Unions must reject the European Central Bank's poison bailouts
Investors are pleased. The European Central Bank, the power at the center of the world's largest banking cluster, has committed to supporting financially strapped Eurozone governments through unlimited bond purchases. This should, in principle, drive down interest rates and ease borrowing costs. But it comes with a steep price: governments requesting central bank assistance must sign up to further public sector job and spending cuts.
ECB official Jörg Asmussen stressed that bond purchases "Will only take place when the country undertakes tough reform measures. That is a necessary precondition for the ECB to act." IMF head Christine Lagarde reinforced the message by "welcoming" support in the bond markets linked to "macroeconomic adjustment programs and adhering to the associated structural and fiscal reform efforts."
It is a familiar pattern by now. Brinksmanship has been the ECB's weapon of choice in a massive assault on public services, social rights and collective bargaining, organized in concert with the European Commission and the IMF (the 'Troika'). At every stage in the widening crisis, the ECB has timed its interventions for maximum shock value to reinforce the austerity regime, Speculative attacks have been entirely predictable, given the way the bailouts have been organized. But financial 'contagion' is allowed to spread. Only then, when the markets threaten to spin out of control and opinion has been numbed by a media barrage threatening impending catastrophe, does the ECB take action - in exchange for more public spending cuts and more deregulation,
This cynical and dangerous game has already inflicted needless hardship on millions of working people, and we've just been promised more. Unions must clearly reject this poisoned bailout pill and demand a radical change of policy.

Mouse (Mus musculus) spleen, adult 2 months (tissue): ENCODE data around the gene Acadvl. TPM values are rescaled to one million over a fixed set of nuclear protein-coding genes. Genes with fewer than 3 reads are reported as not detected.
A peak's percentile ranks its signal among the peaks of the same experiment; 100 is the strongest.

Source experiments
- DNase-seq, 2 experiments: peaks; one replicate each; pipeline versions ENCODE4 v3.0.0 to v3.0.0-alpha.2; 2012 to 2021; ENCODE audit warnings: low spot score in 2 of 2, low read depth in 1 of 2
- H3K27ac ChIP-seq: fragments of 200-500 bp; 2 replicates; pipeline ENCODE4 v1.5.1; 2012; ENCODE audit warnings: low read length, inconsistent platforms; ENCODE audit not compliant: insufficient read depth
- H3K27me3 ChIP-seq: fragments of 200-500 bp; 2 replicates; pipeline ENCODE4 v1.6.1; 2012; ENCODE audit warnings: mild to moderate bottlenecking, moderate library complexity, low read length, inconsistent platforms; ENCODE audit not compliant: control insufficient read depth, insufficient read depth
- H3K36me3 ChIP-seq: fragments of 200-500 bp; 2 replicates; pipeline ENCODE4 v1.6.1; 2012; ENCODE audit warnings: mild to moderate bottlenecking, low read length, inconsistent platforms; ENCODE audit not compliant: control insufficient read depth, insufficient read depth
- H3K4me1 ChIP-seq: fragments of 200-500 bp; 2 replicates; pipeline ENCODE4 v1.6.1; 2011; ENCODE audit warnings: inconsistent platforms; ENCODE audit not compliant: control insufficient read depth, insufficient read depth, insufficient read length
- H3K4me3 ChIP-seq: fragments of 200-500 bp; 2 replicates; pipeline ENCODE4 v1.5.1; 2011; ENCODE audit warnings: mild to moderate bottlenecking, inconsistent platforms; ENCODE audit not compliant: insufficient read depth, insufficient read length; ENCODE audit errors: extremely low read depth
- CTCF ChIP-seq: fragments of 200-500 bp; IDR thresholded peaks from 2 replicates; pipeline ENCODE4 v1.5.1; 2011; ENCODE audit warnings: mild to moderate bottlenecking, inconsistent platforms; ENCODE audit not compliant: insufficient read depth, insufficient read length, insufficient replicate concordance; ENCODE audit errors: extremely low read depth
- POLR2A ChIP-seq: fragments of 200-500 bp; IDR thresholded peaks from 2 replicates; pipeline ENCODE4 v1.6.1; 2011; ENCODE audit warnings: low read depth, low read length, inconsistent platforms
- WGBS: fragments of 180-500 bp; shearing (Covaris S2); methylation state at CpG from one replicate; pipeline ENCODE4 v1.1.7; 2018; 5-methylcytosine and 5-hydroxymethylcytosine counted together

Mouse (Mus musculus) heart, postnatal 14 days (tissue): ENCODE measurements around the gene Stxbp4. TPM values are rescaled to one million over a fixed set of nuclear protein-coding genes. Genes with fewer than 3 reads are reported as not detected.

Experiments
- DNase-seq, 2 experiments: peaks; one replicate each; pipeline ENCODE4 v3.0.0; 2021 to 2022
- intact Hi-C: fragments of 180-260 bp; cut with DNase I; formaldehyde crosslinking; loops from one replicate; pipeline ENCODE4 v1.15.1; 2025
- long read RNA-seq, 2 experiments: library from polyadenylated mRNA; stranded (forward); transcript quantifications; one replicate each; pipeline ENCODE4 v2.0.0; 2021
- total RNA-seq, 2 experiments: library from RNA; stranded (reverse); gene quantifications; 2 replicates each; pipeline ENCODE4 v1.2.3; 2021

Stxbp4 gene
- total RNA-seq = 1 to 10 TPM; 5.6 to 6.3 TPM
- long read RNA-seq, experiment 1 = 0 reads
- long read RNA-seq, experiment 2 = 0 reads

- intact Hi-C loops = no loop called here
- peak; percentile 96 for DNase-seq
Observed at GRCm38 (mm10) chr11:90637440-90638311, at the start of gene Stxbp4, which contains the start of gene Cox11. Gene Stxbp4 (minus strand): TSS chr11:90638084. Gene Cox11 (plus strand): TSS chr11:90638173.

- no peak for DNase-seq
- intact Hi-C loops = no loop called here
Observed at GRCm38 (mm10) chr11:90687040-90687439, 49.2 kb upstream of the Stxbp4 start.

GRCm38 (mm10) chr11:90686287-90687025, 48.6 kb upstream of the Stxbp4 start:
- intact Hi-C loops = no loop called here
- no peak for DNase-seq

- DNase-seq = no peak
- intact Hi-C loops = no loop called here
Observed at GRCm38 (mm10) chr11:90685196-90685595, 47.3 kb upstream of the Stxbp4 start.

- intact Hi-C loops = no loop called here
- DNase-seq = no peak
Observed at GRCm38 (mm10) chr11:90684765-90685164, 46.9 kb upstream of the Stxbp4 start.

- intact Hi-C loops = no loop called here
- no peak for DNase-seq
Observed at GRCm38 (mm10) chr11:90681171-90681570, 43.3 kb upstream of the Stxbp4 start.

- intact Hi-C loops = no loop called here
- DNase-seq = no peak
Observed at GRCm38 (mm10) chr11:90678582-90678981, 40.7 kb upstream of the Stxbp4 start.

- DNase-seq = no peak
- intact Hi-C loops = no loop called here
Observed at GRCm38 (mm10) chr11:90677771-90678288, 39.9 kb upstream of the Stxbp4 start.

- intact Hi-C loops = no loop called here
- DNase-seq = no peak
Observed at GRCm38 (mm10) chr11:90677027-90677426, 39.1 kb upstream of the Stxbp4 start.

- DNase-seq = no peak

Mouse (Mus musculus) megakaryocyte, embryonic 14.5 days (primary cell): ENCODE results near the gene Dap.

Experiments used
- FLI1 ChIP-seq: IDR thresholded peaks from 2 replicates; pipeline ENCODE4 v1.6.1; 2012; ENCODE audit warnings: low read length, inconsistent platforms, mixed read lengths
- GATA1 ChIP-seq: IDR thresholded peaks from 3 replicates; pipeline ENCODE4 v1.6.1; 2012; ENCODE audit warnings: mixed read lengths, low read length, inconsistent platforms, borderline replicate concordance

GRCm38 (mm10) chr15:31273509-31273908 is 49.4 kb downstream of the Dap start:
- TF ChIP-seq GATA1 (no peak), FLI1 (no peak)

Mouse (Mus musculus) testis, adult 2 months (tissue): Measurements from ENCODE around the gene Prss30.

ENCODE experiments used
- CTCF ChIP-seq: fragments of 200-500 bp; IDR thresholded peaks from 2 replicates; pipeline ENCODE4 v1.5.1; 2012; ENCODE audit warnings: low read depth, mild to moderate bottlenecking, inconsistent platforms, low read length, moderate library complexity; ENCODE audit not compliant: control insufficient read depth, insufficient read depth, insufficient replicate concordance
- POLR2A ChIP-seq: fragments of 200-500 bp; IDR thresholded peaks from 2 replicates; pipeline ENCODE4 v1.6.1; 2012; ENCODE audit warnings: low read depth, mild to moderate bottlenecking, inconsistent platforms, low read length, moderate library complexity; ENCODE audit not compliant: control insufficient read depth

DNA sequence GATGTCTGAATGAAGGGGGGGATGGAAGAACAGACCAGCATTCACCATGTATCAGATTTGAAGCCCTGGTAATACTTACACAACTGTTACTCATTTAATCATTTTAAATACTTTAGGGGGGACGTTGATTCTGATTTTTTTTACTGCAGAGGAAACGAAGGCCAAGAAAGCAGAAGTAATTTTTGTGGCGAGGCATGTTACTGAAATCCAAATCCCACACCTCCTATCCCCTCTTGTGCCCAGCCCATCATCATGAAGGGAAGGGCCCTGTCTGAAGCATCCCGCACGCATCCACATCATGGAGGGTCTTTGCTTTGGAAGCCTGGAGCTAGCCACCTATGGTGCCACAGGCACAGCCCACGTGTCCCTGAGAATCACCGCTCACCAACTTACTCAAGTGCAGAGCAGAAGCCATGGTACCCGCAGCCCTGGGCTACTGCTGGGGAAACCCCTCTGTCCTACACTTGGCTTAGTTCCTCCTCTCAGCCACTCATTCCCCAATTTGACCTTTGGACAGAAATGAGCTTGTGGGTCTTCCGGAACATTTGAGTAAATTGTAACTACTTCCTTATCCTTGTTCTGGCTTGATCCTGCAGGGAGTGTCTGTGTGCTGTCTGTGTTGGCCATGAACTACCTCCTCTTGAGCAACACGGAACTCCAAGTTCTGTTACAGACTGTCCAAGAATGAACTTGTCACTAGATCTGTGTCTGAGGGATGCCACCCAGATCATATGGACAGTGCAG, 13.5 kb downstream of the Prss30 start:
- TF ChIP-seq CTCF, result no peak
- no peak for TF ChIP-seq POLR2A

The ECB has enormous resources at its disposal; at every stage of the widening crisis it has had the money and the mechanisms to beat back the speculators. It also has the resources to anchor the public investment program which is the genuine vehicle for combating the crisis and the alternative to austerity. Policy-makers know that massive spending cuts are accelerating unemployment and placing further strains on public finances. They know as well that successive bailouts have left governments to absorb the devastating costs of private losses. But they have a lesson to teach and a mission to accomplish.
Earlier this year, the ECB handed out a trillion Euros in virtually interest-free loans to the private banking sector - with no strings attached. There has yet to be a public accounting of how that money was used (in fact the ECB has admitted that it hasn't a clue). Yet public finances in countries which submit to the bailouts are subject to microscopic scrutiny to ensure that the full measure of pain is inflicted and that decrees are casually imposed to abrogate worker rights enshrined in EU and international treaties.
The case of the vanishing trillion is not the only unsolved Eurozone mystery. What, for example, was the real impact on private Greek bondholders in the February 2012 debt restructuring - the famous 'haircut'? Many of those bonds were bought on the cheap to deliver astronomical rates of interest and then insured against losses through default swaps. Who lost, who gained and where do things stand now? How much wealth has been siphoned out of countries allegedly benefiting from financial 'assistance' under the Troika?
These questions have no place in the prevailing narrative, according to which non-political technocrats struggle valiantly to contend with the anonymous forces of "the market'. In fact, the ECB and its allies are pursuing a deeply political agenda, at the heart of which is a project to roll back or eliminate the social advances of the last half century.
That agenda must be challenged and defeated, in the first instance by organizing to reject the latest program for still more impoverishment and by ramping up the anti-austerity protests.
Yes, the financial system needs stronger regulation and stricter enforcement. The deeper question is: regulation for what? The evolution of the crisis over the past 4 years, a crisis which remains as far as ever from genuine resolution, demonstrates the need to bring finance under public oversight and democratic control. Confronting and defeating the austerity regime is the first stage in the fight to run the banks as public utilities.